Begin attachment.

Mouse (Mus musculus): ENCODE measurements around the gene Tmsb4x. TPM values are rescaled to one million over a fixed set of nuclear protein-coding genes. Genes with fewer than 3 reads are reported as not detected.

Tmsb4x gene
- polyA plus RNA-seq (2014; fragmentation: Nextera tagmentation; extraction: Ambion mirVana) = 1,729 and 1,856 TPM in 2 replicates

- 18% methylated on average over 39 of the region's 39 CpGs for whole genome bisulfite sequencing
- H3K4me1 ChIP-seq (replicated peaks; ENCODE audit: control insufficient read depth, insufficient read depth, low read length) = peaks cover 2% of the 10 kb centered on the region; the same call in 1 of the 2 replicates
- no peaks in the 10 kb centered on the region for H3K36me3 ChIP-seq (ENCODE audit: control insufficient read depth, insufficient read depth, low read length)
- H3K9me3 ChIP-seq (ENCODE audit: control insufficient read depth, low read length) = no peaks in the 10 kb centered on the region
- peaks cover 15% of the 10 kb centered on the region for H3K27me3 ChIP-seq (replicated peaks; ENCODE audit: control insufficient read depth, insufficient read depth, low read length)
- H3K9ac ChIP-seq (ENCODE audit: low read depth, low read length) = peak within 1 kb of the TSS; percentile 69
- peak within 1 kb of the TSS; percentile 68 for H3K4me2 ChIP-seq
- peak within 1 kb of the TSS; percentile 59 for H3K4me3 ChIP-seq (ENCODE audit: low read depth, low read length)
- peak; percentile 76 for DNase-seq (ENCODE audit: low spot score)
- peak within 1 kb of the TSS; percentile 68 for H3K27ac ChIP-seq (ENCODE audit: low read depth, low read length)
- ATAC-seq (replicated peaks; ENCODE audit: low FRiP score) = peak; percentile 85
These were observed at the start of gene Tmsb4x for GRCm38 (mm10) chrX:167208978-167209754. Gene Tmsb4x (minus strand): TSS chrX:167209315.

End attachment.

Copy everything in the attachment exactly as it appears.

Mouse (Mus musculus): ENCODE measurements around the gene Tmsb4x. TPM values are rescaled to one million over a fixed set of nuclear protein-coding genes. Genes with fewer than 3 reads are reported as not detected.

Tmsb4x gene
- polyA plus RNA-seq (2014; fragmentation: Nextera tagmentation; extraction: Ambion mirVana) = 1,729 and 1,856 TPM in 2 replicates

- 18% methylated on average over 39 of the region's 39 CpGs for whole genome bisulfite sequencing
- H3K4me1 ChIP-seq (replicated peaks; ENCODE audit: control insufficient read depth, insufficient read depth, low read length) = peaks cover 2% of the 10 kb centered on the region; the same call in 1 of the 2 replicates
- no peaks in the 10 kb centered on the region for H3K36me3 ChIP-seq (ENCODE audit: control insufficient read depth, insufficient read depth, low read length)
- H3K9me3 ChIP-seq (ENCODE audit: control insufficient read depth, low read length) = no peaks in the 10 kb centered on the region
- peaks cover 15% of the 10 kb centered on the region for H3K27me3 ChIP-seq (replicated peaks; ENCODE audit: control insufficient read depth, insufficient read depth, low read length)
- H3K9ac ChIP-seq (ENCODE audit: low read depth, low read length) = peak within 1 kb of the TSS; percentile 69
- peak within 1 kb of the TSS; percentile 68 for H3K4me2 ChIP-seq
- peak within 1 kb of the TSS; percentile 59 for H3K4me3 ChIP-seq (ENCODE audit: low read depth, low read length)
- peak; percentile 76 for DNase-seq (ENCODE audit: low spot score)
- peak within 1 kb of the TSS; percentile 68 for H3K27ac ChIP-seq (ENCODE audit: low read depth, low read length)
- ATAC-seq (replicated peaks; ENCODE audit: low FRiP score) = peak; percentile 85
These were observed at the start of gene Tmsb4x for GRCm38 (mm10) chrX:167208978-167209754. Gene Tmsb4x (minus strand): TSS chrX:167209315.